Before the release of ChatGPT, state-of-the-art ML/DL models were private in nature and, given the heart of the technology, not geared towards mass consumption, except the early chatbots and the various voice assistants that I always avoided at all costs. In this case, the model is the output, so to speak. With the success of LLMs, the model, initially an output of a complex process, is now used as an input to generate new outputs (text, images, code, etc.) after being prompted by end users. By design, the model thus requires mass consumption  – as it can also learn from user interaction – for effective implementation. But that does not mean the model should be Open Source. On the contrary, one could argue that the success of the first version of ChapGPT triggered a new push to keep the code secret and even hide from the public how GPT-4 was built. Unlike ChatGPT 3.5, we do not know how many parameters are part of the former. Again, competition and profit maximization are the main drivers. And as I noted before, access to the model’s API became a source of revenue for the company. Others in the sector are following suit. And the Internet advertising revenue model might be at stake.

Open Source got a big push when Meta released LLaMA to the public in late February. The model, which has 65 billion parameters and 1.4 trillion tokens, seemed very competitive vis-a-vis GPT 3.5. However, the company did not release the value of the parameters or weights that numerically depict the links among the millions of neural nodes. However, such weights were leaked out and became public knowledge. That unleashed a tide of Open Source LLM innovation the MIT article mentioned in the first part of this post neatly describes and we do not need to repeat here.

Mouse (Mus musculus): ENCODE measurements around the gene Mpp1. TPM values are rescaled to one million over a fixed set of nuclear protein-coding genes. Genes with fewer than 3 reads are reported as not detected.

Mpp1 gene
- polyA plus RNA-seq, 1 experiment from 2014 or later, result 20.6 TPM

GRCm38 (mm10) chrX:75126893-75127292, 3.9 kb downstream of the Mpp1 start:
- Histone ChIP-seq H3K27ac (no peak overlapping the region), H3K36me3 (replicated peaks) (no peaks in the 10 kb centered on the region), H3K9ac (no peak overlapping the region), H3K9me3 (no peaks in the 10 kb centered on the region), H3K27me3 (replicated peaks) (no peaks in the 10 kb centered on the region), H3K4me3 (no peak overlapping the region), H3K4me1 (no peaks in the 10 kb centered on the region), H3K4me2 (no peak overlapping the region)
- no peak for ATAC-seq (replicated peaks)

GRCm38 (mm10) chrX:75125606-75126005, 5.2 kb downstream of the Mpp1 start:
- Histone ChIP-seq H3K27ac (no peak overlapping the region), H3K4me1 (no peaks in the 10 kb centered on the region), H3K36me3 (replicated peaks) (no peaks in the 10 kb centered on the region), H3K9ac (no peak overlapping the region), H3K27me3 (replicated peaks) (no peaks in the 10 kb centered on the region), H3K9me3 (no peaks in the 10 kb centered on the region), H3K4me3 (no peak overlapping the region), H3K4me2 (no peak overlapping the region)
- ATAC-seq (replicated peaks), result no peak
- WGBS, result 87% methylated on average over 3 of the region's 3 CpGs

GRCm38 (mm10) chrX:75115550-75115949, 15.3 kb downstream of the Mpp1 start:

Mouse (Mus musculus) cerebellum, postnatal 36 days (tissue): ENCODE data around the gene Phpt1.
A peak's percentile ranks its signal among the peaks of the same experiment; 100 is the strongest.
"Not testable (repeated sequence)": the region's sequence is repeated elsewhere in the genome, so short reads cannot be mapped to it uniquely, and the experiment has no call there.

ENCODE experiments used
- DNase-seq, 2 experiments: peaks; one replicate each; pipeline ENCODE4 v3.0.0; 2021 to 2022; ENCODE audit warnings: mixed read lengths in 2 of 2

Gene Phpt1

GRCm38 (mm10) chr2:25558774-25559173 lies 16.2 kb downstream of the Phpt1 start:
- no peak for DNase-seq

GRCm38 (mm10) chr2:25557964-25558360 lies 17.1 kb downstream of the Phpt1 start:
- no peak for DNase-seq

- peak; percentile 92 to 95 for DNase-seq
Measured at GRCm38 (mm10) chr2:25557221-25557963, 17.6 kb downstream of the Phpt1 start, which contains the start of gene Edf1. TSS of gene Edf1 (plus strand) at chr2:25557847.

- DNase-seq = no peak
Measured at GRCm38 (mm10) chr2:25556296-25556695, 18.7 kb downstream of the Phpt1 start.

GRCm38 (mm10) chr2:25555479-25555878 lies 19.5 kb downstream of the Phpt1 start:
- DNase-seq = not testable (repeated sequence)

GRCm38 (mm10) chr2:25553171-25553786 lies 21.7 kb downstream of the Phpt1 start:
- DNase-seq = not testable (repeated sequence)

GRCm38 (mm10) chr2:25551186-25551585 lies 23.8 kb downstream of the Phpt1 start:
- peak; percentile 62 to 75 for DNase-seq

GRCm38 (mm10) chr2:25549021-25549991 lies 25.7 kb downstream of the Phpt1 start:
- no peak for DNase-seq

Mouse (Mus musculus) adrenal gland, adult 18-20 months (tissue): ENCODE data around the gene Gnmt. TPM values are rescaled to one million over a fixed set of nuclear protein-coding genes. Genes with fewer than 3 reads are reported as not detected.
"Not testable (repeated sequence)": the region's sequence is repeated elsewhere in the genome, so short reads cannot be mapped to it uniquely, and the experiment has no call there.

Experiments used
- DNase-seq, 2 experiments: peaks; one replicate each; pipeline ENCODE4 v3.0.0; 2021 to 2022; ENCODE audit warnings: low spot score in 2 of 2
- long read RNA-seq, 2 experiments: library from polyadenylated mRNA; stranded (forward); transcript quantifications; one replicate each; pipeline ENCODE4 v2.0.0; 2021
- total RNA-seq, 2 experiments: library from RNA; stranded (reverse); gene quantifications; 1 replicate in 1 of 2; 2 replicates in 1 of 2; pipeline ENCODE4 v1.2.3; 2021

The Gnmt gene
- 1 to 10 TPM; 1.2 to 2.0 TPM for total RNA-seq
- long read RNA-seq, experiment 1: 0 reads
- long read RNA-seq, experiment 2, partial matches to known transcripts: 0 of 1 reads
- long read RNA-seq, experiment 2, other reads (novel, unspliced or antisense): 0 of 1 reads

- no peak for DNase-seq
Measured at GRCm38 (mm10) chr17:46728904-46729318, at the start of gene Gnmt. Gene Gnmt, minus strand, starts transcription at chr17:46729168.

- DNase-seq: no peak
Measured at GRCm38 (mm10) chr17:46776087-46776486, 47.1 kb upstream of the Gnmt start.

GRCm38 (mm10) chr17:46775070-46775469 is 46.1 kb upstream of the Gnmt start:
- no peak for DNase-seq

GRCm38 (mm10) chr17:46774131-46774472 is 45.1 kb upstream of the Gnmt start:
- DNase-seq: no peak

Two issues not mentioned in the article are worth discussing. First, we should ask why Meta would take such a counterintuitive step. Such action also challenges the now pervasive view of a unified and monolithic “platform economy” dominated by private monopolies, intellectual or not. In my book, such a step results from intense competition in the sector. Almost 98 percent of Meta’s revenues come from advertising. If such a model is under attack, then action must be taken. Secondly, Meta is well aware of the risks of such a decision. So LLaMA was released under GPL 3, which forbids all derivative products’ commercialization. As a result, the now long list of Open Source LLMs available are licensed similarly, with a few exceptions.

FOSS has indeed come a long way since the guerrilla days of the 1990s. Now, it seems to be playing a very different role, however. And unlike the past, it will probably not be a stellar one. I agree that Open Source LLMs will never be at the leading edge, as Linux was. But that does not mean we should ignore them. I believe Open Source LLMs can play the same role Linux played for me when we were trying to help connect the Global South to the Internet. Indeed, one does not need to lead from the start of the marathon, especially when starting late. Today, the stakes are much higher and developing countries should be ready to join the race now, not because they want to win but because they need to close those pervasive socio-economic and political gaps.

In that sense, they are running a very different marathon.